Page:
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I have started making TypeScript definitions for the Ember.js framework. I have currently set it up structured like this:

declare module Ember {
   interface Classname {
     someProperty: type;
   }
 declare var Classname: Classname;
}

In order to access these interfaces I declare a variable. However in my library there is a classname called Object, this causes a nameclash with the Object from the global scope.

How do I surpass this nameclash? And am I using the right practise for creating definitions for an existing library?

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1 Answer

You might want to grab the EmberJS definition file from GitHub:

https://github.com/borisyankov/DefinitelyTyped/blob/master/ember/ember-1.0.d.ts

This not only solves your problem as it has the Ember definition, but you can also see how they achieved it in spite of name clashes:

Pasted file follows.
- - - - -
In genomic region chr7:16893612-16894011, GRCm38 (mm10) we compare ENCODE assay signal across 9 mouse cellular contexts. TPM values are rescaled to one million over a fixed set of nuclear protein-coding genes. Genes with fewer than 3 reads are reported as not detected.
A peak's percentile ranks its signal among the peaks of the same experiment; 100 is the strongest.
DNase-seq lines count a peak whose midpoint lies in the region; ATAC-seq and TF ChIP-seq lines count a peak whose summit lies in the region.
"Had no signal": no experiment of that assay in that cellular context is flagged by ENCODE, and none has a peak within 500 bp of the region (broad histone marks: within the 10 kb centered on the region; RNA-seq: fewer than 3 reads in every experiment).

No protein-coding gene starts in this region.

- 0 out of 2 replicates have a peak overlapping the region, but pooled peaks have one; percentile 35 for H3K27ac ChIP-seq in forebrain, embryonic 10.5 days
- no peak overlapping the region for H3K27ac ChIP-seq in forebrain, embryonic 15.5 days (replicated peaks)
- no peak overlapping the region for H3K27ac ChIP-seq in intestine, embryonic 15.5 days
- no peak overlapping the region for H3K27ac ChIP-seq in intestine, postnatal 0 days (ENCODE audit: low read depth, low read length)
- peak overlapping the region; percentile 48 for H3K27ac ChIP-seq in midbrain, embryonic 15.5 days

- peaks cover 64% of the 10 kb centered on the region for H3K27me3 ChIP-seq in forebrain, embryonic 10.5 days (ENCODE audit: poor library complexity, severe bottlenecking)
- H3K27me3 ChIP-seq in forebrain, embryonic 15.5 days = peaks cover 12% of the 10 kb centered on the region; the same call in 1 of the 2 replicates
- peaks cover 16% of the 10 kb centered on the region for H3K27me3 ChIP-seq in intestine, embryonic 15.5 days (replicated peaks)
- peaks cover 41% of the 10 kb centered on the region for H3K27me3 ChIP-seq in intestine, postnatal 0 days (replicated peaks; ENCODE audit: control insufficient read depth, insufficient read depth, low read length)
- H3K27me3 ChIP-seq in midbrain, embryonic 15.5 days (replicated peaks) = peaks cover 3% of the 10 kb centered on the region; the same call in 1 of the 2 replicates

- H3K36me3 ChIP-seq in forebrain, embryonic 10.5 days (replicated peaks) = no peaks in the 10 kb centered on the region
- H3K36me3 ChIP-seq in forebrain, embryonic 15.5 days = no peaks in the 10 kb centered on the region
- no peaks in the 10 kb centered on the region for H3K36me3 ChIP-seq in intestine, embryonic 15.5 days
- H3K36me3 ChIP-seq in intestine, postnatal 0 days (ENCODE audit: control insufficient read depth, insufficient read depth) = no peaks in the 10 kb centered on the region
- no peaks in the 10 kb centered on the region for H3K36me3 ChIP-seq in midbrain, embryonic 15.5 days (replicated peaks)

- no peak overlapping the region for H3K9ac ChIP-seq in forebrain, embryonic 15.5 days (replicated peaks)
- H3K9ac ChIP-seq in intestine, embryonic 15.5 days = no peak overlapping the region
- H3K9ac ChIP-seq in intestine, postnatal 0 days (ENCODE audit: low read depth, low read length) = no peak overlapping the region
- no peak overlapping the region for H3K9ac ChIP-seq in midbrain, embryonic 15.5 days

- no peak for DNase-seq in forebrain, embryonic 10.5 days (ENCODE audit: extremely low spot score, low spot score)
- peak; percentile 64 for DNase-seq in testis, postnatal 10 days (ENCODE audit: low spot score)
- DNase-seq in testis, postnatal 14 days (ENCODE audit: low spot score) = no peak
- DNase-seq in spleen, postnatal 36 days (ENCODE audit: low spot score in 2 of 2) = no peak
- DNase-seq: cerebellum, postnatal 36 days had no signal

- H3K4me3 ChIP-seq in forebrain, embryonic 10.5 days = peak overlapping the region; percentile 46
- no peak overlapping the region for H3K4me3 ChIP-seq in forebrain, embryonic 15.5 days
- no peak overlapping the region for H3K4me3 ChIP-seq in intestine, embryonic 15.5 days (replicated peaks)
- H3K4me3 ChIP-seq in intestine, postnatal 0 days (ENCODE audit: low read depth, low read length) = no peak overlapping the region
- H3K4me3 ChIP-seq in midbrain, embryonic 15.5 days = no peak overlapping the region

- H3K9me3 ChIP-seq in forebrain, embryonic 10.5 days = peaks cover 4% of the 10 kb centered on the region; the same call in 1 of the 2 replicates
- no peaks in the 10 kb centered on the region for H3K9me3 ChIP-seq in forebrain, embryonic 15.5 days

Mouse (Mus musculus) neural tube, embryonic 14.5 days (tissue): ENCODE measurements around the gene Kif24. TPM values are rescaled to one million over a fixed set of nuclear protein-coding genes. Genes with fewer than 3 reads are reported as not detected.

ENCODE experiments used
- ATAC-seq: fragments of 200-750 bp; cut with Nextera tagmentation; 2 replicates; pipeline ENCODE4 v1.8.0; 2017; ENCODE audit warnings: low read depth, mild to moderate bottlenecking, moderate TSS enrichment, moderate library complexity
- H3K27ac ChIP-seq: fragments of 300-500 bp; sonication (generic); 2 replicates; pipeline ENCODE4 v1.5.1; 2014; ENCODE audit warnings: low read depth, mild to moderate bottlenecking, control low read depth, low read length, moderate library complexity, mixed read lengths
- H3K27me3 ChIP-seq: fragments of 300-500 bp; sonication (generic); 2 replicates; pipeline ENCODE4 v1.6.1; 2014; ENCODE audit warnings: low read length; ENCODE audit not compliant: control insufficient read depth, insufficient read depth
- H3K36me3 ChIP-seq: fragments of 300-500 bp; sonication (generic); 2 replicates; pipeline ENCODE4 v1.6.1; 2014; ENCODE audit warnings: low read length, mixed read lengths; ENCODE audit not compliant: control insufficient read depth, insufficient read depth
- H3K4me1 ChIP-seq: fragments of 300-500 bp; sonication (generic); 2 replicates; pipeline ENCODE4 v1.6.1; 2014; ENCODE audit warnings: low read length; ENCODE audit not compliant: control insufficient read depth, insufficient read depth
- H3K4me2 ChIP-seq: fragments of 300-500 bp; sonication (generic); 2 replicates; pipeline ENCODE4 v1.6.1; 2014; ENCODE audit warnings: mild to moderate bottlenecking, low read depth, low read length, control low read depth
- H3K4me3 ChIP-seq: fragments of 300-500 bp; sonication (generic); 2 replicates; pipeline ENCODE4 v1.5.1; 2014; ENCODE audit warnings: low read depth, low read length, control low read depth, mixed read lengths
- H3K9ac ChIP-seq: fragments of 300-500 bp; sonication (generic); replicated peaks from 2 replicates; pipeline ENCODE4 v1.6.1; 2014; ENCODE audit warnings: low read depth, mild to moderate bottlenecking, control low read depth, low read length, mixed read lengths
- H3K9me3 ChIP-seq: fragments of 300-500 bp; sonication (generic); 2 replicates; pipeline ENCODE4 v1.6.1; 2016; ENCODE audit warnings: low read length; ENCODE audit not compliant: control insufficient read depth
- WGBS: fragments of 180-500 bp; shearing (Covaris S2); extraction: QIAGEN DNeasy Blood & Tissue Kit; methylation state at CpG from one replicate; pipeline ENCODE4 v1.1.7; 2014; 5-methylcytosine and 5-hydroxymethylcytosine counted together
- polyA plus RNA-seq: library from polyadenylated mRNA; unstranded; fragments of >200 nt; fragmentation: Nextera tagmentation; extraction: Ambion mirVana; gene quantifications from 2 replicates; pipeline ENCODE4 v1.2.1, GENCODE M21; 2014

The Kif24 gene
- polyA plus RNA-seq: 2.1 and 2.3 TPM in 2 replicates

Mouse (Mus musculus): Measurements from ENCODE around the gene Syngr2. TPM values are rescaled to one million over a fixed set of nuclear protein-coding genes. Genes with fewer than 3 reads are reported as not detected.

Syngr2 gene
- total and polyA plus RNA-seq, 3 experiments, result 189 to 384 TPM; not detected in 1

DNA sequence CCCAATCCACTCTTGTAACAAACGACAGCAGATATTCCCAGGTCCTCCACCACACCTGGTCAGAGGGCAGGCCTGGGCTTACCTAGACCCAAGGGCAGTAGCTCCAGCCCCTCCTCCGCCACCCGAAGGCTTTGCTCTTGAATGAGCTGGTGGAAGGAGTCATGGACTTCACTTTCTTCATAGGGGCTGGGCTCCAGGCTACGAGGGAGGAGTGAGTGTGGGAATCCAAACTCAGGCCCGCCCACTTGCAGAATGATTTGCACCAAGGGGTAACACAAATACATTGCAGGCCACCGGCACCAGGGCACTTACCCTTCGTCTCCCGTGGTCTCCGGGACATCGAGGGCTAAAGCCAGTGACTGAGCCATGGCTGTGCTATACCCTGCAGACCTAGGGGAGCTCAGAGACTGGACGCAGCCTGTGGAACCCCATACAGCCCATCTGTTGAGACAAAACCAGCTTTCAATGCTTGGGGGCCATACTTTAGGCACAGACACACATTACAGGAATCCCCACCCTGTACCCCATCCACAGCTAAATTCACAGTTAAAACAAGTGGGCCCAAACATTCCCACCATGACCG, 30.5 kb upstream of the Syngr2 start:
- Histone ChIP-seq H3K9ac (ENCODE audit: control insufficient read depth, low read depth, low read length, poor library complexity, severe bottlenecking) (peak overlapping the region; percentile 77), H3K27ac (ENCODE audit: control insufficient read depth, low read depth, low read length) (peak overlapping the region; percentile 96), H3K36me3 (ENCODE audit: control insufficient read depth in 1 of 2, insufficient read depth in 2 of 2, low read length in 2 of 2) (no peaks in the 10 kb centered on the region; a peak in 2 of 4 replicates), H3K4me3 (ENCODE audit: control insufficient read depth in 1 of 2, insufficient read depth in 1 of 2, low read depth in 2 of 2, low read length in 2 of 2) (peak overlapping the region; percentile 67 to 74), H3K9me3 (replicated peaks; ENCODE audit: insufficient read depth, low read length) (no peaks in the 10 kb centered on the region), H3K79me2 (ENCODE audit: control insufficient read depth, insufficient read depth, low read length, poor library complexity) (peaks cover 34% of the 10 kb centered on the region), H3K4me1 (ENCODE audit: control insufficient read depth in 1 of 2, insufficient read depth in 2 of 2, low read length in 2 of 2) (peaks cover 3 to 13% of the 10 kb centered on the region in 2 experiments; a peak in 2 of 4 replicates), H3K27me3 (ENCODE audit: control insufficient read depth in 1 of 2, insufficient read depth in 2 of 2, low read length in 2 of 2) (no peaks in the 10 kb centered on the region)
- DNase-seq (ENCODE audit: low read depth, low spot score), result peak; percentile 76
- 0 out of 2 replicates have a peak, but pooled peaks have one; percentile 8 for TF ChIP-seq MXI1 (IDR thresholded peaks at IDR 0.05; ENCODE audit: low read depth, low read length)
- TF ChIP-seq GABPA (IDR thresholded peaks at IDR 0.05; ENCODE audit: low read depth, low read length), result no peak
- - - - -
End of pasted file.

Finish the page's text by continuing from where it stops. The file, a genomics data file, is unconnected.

declare module Ember {

    export class Object extends CoreObject {
        //...

This makes Object a child of Ember, rather than of window:

Ember.Object

Rather than

window.Object
// or the shorthand
Object // which is window.Object
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The definitions on that project are not yet finished (I was planning on contributing to them actually). I wonder why use classes when you are not implementing any logic. Ember makes no use of the new keyword when instantiating objects so there is no need to define a constructor or any of the (class) features of TypeScript I can think of. But I guess that does solve my nameclash problem. However I will try to make it work with just interfaces and post back results. –  bbs Nov 26 '12 at 14:43
    
You should be able to use the same concept with interfaces by exporting them from an Ember module - so the interface would be Ember.Interface –  Steve Fenton Nov 26 '12 at 15:27
    
Since .d.ts files do not generate any code, classes inside them behave very similarly to an interface. Also, you are welcome to improve the Ember definitions and do a pull request. –  Boris Yankov Nov 26 '12 at 18:37
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